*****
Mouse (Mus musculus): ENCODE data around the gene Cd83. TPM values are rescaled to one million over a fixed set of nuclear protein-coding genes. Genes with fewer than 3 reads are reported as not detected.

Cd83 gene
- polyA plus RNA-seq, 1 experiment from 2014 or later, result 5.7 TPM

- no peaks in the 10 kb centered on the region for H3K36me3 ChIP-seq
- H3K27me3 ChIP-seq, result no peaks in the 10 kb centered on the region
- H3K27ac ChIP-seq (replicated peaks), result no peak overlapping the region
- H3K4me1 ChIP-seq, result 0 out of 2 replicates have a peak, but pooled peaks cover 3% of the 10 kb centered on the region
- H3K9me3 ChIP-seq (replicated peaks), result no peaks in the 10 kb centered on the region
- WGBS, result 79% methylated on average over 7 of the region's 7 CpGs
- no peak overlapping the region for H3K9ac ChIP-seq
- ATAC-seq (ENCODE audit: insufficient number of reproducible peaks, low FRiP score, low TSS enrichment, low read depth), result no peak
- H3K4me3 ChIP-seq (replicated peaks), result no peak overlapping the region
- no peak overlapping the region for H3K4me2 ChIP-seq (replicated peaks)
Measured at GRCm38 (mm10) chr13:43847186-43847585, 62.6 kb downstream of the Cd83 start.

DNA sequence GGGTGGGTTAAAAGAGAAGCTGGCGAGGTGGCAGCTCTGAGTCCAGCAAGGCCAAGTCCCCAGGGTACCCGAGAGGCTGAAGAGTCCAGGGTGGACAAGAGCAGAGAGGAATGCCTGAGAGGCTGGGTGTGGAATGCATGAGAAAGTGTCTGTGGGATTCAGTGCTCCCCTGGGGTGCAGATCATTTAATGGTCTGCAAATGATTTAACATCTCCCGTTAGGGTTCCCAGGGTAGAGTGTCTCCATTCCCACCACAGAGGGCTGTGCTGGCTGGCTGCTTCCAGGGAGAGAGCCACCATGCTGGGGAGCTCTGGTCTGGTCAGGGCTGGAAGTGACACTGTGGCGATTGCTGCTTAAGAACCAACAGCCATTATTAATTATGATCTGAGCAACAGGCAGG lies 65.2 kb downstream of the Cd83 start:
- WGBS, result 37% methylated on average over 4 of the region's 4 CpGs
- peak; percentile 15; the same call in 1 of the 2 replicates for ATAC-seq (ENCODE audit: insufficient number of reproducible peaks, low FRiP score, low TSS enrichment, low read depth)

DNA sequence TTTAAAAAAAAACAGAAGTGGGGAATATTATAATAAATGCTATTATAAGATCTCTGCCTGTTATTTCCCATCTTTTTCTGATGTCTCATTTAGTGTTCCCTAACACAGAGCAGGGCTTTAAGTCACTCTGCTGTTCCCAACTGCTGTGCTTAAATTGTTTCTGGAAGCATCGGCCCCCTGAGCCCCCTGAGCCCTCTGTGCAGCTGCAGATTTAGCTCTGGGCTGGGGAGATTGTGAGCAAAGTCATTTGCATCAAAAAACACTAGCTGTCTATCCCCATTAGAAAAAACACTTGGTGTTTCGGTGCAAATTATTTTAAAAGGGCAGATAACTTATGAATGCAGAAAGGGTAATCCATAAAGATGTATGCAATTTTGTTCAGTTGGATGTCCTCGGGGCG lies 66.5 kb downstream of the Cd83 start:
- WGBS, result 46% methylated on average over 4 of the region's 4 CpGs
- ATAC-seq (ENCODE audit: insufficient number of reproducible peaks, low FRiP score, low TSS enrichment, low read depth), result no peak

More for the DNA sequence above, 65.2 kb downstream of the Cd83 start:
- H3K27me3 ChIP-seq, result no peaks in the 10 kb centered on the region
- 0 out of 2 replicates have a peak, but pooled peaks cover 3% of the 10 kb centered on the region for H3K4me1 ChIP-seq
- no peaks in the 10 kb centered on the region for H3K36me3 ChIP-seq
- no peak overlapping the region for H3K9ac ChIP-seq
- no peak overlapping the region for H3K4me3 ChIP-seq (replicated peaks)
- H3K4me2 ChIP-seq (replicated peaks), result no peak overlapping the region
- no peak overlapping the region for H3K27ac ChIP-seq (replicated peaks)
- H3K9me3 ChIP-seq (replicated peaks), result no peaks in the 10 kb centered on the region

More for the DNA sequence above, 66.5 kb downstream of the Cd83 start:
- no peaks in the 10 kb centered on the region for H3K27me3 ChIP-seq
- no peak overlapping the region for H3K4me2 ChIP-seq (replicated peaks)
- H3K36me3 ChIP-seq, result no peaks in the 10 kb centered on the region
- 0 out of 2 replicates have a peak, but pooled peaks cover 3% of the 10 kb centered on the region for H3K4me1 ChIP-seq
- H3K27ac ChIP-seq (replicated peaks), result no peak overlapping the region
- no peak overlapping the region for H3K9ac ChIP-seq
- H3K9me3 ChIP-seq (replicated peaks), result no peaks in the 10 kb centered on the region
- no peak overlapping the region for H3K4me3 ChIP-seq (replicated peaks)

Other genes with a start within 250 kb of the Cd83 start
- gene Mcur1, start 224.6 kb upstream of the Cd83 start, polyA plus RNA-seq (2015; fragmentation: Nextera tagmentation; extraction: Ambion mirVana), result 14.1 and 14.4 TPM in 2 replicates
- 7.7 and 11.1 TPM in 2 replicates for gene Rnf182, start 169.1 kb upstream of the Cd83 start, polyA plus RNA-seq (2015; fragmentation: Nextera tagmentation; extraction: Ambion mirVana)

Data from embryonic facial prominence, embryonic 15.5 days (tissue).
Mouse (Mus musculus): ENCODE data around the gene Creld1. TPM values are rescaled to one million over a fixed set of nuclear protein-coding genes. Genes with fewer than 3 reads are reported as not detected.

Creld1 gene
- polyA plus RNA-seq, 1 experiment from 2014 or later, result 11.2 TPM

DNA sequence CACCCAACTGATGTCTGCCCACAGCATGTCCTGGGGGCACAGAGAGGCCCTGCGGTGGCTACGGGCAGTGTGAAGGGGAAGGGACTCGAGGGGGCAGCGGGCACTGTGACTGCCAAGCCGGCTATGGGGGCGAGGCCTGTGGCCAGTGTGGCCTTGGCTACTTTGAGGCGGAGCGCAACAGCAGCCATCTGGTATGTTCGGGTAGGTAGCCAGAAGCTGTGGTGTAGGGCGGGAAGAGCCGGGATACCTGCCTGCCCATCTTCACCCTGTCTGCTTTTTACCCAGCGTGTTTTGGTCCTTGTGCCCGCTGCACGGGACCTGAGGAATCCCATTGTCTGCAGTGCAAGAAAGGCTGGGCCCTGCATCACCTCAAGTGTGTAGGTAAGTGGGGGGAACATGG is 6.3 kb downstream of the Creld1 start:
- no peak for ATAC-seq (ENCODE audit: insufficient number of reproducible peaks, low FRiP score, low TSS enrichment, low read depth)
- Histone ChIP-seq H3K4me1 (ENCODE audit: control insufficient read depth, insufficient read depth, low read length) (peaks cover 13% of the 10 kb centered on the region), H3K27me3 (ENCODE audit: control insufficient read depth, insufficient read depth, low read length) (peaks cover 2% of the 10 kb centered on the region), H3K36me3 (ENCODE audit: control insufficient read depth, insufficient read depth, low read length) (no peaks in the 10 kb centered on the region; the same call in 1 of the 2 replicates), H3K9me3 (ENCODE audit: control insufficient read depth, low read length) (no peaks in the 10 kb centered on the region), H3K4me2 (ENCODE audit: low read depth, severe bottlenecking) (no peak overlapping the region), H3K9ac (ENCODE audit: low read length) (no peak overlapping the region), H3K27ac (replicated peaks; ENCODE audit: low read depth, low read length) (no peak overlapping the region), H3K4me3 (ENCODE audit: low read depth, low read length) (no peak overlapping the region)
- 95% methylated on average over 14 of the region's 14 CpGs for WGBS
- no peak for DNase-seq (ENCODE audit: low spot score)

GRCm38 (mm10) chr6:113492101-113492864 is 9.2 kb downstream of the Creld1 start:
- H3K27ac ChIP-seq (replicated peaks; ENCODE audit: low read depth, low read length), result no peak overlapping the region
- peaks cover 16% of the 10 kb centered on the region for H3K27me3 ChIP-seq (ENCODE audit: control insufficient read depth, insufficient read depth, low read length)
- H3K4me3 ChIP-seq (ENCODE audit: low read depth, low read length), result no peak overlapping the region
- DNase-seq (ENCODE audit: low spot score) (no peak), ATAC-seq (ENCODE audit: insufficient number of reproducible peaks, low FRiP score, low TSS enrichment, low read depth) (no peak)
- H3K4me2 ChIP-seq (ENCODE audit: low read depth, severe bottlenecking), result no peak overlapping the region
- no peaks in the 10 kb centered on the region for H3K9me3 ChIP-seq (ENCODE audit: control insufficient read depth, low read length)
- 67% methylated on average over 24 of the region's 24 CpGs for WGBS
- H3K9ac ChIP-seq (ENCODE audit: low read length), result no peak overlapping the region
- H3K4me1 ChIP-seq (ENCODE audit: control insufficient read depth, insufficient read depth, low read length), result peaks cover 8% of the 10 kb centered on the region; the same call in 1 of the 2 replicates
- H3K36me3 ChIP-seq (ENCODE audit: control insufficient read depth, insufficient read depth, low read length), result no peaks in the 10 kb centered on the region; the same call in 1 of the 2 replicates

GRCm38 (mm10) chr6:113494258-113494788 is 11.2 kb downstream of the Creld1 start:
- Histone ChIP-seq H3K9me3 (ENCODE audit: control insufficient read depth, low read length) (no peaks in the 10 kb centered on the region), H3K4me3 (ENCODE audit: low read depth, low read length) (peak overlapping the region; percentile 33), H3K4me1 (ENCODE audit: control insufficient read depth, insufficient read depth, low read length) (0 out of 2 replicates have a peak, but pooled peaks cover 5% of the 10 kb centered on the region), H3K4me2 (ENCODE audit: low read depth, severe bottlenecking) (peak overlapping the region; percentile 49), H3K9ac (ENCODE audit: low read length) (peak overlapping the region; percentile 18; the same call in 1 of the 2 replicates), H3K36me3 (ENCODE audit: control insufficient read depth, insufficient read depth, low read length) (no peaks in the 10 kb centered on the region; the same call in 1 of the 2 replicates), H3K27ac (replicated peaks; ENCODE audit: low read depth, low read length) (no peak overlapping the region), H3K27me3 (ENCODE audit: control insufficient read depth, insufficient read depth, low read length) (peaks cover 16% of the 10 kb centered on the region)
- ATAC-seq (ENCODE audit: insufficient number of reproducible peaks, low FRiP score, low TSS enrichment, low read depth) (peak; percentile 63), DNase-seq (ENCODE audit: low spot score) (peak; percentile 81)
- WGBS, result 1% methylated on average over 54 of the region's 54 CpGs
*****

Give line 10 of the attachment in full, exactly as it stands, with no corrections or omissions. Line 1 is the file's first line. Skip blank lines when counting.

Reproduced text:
- no peak overlapping the region for H3K9ac ChIP-seq